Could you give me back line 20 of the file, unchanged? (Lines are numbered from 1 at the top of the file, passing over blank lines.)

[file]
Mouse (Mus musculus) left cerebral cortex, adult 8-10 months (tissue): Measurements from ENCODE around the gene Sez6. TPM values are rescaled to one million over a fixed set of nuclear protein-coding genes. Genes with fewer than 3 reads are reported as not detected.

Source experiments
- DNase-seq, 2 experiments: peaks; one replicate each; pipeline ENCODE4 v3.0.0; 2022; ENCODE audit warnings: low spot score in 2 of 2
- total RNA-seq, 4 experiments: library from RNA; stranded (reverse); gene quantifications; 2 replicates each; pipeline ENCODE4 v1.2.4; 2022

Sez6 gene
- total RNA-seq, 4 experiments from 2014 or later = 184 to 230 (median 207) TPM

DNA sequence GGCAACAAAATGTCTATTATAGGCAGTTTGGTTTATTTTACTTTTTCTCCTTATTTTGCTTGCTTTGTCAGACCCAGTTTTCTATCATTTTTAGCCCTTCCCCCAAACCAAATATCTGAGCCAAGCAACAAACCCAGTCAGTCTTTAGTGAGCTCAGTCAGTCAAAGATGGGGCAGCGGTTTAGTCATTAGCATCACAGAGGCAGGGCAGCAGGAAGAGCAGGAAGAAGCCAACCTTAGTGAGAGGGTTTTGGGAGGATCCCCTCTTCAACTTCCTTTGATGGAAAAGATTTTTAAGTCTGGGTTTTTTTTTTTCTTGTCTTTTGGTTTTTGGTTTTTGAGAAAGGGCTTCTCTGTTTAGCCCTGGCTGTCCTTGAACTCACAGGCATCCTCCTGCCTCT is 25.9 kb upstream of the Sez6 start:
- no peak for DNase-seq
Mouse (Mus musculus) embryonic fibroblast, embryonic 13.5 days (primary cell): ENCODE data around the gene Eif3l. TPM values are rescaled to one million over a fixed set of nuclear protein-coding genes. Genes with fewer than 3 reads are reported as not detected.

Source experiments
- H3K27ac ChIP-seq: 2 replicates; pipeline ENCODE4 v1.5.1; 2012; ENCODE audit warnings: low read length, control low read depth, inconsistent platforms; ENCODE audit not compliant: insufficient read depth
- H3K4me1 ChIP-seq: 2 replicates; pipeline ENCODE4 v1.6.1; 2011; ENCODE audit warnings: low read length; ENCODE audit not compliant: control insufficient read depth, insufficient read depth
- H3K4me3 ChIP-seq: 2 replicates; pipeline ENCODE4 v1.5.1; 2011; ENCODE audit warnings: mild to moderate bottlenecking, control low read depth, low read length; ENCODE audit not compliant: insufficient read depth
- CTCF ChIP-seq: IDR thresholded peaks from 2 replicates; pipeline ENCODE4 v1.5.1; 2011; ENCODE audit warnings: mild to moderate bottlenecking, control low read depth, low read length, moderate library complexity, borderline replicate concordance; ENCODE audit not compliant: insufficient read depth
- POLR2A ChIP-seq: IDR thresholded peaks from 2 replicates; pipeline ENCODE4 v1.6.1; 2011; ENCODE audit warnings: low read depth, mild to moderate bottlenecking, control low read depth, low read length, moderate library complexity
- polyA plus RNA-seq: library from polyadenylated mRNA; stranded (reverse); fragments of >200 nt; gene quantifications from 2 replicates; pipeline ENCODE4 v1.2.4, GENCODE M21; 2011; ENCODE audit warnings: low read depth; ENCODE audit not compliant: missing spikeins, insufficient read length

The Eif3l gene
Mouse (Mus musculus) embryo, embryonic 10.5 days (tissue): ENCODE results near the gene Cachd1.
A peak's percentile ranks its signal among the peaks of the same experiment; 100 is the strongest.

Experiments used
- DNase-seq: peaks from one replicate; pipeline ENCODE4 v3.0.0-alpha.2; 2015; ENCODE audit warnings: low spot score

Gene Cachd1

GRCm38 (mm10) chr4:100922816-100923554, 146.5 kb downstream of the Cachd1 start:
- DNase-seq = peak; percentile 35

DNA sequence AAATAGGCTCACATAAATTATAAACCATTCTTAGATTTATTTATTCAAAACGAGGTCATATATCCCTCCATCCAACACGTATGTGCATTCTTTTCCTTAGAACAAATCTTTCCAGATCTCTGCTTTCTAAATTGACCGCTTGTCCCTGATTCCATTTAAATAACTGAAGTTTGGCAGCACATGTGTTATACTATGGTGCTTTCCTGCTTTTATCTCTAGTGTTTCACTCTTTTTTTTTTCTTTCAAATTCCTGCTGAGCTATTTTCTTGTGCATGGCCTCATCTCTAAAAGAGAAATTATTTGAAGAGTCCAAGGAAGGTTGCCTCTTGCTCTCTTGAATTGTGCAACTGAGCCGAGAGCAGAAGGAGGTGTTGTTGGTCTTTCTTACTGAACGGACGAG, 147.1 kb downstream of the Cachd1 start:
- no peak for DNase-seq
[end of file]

Experiments used